Olympic sprinter Oscar Pistorius was arrested Thursday after a 30-year-old woman was shot dead at his home in South Africa.
Police said the 26-year-old Pistorius, a double-amputee known as “Blade Runner,” was taken into custody after the shooting early Thursday morning at his home in a gated complex.
Lt. Col. Katlego Mogale told The Associated Press that police received a call that there had been a shooting at the runner’s home. Mogale said when police arrived, they found paramedics trying to revive the woman, who had been shot an unspecified number of times. Mogale, who was at the scene, said the woman died at the home. Police have not released the name of the woman.
Officers found a 9-mm pistol at Pistorius’ home. Mogale said Pistorius was expected to appear in court later Thursday.
Several South African media outlets reported that the woman was Pistorius’ girlfriend and that he may have mistaken her for a burglar and shot her, but police did not clarify the woman’s relationship to Pistorius.
South Africa’s Sports Confederation and Olympic committee released a statement saying they had been “inundated” with requests for comment, but were not in a position to give out any details of the shooting.
“SASCOC, like the rest of the public, knows no more than what is in the public domain, which is there has been an alleged fatal shooting on the basis of a mistaken identity and an apparent assumption of a burglary,” the South African Olympic committee said. “The organization is in no position to comment on the incident other than to say our deepest sympathy and condolences have been expressed to the families of all concerned.”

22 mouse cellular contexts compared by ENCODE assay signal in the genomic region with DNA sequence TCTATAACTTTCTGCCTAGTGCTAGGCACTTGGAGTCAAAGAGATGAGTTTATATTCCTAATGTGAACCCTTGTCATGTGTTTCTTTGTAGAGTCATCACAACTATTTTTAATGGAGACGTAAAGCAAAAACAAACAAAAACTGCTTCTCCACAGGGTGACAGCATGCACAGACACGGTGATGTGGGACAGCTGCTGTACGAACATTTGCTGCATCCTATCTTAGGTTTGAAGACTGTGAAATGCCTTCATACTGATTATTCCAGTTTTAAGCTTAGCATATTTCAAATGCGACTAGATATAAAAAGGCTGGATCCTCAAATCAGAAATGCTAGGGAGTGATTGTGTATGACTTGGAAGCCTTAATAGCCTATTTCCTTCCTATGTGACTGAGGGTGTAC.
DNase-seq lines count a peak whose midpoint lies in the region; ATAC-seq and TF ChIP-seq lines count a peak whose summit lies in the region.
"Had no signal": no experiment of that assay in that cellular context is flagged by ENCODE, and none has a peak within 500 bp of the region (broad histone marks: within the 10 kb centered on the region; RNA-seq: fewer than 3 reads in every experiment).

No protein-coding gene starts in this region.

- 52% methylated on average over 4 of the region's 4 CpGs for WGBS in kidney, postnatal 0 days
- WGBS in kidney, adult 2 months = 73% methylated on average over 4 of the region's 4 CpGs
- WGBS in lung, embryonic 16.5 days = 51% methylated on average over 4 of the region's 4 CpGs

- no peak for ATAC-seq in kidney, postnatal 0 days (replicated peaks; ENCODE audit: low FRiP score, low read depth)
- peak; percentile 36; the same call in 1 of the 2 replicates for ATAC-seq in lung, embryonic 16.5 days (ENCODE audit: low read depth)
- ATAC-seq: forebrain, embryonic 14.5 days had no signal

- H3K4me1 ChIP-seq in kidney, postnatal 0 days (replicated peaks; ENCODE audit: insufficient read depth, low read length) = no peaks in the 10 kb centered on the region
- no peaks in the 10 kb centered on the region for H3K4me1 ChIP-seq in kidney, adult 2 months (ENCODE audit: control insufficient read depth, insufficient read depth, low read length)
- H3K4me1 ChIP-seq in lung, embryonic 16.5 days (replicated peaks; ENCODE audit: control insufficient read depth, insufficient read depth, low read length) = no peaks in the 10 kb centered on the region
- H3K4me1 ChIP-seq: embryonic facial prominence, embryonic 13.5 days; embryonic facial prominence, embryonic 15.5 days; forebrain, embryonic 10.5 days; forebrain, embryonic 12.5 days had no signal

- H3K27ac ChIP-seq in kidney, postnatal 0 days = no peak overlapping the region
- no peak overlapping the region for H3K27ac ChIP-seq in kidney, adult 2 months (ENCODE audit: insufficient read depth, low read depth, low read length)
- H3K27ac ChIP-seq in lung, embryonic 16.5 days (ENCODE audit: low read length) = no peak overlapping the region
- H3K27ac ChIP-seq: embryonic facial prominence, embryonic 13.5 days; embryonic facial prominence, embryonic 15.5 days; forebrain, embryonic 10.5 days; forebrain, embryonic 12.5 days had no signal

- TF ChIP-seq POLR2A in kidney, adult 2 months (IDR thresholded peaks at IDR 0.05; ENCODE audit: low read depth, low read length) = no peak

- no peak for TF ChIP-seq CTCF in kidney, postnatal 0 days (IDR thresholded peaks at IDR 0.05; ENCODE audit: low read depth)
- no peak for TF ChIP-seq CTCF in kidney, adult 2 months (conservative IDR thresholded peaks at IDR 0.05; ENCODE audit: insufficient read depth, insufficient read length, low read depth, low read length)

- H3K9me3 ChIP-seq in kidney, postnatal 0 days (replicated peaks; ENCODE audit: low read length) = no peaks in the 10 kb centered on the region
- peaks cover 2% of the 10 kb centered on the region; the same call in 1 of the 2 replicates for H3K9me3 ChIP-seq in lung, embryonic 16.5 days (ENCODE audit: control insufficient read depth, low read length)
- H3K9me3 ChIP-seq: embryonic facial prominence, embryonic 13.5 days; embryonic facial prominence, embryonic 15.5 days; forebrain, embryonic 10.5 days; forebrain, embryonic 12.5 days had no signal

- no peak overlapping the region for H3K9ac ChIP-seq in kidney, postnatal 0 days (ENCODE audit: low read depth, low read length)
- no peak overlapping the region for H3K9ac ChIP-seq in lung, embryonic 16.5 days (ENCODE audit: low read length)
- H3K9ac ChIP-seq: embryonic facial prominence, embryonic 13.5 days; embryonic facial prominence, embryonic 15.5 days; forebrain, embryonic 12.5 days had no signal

SACOC said it would be inappropriate to comment because of the ongoing police investigation.
Pistorius made history in London last year when he became the first double-amputee track athlete to compete in the Olympic Games. He is one of South Africa’s and the world’s most famous athletes.
Having had both his legs amputated below the knee before his first birthday because of a congenital condition, he campaigned for years to be allowed to compete against able-bodied athletes. Having initially been banned because of his carbon fiber blades — which critics said gave him an unfair advantage — he was cleared by sport’s highest court in 2008 and allowed to run at the top events.
He competed in the 400 meters and on South Africa’s 4×400 relay team at the London Games, making history after being have his selection confirmed on South Africa’s team at the very last minute. He also retained his Paralympic title in the 400 meters in London.
UPDATE 7:20am This story has been altered from an earlier version.